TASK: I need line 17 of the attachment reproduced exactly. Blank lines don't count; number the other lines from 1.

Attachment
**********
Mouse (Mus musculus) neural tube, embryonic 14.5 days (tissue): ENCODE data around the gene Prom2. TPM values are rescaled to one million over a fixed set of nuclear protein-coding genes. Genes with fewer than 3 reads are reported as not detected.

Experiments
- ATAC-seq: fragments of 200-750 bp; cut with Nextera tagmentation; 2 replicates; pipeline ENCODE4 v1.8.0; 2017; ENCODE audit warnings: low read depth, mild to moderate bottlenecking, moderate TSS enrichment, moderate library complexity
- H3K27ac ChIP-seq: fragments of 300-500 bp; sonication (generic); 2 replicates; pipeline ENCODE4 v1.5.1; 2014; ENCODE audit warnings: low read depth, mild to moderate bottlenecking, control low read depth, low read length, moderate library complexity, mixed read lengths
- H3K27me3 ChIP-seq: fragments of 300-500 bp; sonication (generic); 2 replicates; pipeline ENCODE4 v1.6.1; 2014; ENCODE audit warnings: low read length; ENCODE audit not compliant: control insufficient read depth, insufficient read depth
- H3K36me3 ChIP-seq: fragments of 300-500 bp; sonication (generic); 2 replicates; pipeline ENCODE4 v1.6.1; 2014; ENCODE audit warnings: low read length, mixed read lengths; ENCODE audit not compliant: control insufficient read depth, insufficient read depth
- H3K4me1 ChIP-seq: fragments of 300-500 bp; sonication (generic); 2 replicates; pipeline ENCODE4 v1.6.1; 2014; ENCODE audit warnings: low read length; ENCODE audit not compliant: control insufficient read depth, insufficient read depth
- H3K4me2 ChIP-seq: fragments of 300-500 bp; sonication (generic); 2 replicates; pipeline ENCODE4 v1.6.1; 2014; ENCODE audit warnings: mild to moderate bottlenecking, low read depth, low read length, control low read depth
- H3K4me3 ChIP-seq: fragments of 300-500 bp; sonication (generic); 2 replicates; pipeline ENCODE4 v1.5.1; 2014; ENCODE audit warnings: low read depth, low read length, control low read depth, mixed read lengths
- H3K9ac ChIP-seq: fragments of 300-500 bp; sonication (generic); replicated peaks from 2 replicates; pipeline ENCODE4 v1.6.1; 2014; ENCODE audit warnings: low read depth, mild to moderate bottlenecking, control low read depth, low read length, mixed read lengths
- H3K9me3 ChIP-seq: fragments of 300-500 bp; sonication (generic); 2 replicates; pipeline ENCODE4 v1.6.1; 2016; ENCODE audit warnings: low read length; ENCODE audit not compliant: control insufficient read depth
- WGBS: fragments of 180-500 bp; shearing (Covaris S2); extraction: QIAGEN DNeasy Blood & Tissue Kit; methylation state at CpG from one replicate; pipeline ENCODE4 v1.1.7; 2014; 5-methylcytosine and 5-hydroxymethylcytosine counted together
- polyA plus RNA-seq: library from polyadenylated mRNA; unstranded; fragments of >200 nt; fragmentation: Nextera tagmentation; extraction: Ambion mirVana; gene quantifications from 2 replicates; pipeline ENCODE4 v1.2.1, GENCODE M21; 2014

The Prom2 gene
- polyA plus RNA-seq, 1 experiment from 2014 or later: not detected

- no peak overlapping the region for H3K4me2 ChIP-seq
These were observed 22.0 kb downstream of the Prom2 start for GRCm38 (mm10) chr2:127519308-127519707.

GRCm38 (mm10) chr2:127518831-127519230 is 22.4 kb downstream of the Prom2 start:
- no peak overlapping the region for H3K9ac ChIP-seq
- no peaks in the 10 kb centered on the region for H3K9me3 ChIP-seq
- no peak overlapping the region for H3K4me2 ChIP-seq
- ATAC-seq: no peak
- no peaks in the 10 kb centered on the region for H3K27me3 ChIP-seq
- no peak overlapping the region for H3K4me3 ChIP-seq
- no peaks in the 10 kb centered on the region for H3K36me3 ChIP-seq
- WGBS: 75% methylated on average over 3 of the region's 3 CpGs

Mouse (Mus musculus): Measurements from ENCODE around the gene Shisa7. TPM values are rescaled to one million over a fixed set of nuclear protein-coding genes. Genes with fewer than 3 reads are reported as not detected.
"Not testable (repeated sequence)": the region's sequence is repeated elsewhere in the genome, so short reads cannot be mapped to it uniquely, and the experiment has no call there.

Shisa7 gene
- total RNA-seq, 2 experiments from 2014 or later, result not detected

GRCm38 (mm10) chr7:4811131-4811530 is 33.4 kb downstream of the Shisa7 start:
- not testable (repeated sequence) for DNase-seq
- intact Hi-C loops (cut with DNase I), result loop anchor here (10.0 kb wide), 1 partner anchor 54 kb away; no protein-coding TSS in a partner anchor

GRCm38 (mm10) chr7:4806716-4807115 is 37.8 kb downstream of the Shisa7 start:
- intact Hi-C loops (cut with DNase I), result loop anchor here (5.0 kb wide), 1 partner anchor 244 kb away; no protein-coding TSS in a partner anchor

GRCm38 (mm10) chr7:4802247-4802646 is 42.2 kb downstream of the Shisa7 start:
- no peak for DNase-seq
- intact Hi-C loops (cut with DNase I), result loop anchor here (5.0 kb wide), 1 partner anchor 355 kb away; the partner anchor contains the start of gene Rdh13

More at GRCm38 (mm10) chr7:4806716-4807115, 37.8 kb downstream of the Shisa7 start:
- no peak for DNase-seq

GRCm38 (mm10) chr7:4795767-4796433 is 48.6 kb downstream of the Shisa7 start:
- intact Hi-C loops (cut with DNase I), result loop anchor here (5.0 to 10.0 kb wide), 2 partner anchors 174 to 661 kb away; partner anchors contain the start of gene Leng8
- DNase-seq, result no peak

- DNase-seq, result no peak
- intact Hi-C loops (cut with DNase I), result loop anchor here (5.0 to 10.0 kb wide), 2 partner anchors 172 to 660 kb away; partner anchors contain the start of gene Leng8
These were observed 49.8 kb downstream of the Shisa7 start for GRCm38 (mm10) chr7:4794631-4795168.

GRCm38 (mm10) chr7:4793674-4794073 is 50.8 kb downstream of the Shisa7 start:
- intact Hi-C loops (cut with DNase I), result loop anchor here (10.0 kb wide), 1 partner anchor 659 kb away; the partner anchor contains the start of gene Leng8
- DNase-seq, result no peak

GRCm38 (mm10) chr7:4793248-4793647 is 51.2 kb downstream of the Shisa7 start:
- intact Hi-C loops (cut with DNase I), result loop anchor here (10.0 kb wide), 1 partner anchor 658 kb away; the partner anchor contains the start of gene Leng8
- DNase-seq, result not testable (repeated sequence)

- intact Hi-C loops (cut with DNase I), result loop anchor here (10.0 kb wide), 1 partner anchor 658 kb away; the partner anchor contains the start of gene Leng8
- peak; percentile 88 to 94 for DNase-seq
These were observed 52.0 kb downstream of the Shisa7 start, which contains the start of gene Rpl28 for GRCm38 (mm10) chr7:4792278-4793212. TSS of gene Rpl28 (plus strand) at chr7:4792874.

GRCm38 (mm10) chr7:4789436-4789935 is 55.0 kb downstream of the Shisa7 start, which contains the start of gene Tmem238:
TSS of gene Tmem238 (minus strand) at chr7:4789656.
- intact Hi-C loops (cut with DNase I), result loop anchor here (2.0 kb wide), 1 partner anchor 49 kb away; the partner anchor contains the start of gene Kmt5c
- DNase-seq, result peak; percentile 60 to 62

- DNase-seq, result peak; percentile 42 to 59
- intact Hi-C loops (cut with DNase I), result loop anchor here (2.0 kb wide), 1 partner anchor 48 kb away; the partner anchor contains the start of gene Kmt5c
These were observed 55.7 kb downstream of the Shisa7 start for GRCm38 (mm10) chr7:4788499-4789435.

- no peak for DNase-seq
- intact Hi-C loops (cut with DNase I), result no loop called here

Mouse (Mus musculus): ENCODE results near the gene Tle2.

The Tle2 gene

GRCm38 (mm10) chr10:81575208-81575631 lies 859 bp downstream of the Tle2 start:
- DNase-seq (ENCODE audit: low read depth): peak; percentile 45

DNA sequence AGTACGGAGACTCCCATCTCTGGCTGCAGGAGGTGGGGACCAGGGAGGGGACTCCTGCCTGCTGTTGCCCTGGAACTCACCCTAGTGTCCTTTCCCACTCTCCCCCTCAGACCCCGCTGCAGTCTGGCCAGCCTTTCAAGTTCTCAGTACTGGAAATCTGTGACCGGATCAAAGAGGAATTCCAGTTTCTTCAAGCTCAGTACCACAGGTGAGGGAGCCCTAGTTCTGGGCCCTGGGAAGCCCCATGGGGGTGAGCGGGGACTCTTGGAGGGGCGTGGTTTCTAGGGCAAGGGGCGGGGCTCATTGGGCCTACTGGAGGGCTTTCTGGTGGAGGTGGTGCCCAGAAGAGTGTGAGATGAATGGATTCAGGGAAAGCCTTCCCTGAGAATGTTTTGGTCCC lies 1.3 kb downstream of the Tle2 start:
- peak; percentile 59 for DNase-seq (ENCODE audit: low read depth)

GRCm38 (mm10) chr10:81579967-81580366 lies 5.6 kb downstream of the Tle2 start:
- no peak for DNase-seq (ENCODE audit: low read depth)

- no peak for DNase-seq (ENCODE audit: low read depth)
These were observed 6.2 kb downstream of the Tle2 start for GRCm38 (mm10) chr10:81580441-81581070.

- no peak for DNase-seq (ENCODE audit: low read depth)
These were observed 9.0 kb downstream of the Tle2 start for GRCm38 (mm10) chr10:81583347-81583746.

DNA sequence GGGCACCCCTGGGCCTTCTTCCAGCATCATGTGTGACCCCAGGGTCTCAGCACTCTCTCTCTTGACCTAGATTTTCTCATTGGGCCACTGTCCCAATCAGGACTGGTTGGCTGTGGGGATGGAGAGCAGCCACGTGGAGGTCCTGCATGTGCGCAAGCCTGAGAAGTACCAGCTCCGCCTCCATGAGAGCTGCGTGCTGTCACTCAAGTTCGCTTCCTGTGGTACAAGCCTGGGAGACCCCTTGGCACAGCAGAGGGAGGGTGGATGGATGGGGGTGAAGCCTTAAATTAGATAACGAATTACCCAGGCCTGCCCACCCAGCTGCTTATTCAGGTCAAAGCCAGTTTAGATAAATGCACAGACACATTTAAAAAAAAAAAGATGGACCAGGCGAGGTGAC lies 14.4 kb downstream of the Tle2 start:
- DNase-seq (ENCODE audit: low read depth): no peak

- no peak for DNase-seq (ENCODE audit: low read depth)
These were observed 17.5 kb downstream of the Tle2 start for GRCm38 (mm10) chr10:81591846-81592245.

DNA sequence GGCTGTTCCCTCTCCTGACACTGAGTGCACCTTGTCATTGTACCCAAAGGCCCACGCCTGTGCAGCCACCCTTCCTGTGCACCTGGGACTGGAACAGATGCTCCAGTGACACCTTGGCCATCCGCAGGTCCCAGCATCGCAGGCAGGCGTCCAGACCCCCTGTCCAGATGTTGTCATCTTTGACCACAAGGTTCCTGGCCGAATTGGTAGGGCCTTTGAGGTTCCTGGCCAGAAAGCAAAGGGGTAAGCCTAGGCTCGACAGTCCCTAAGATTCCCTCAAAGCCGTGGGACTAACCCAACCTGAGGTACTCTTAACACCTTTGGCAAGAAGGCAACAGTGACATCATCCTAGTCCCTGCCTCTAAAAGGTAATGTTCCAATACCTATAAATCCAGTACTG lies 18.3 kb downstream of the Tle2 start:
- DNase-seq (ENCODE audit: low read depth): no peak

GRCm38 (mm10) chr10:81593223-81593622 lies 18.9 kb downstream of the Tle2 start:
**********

These were observed 22.0 kb downstream of the Prom2 start for GRCm38 (mm10) chr2:127519308-127519707.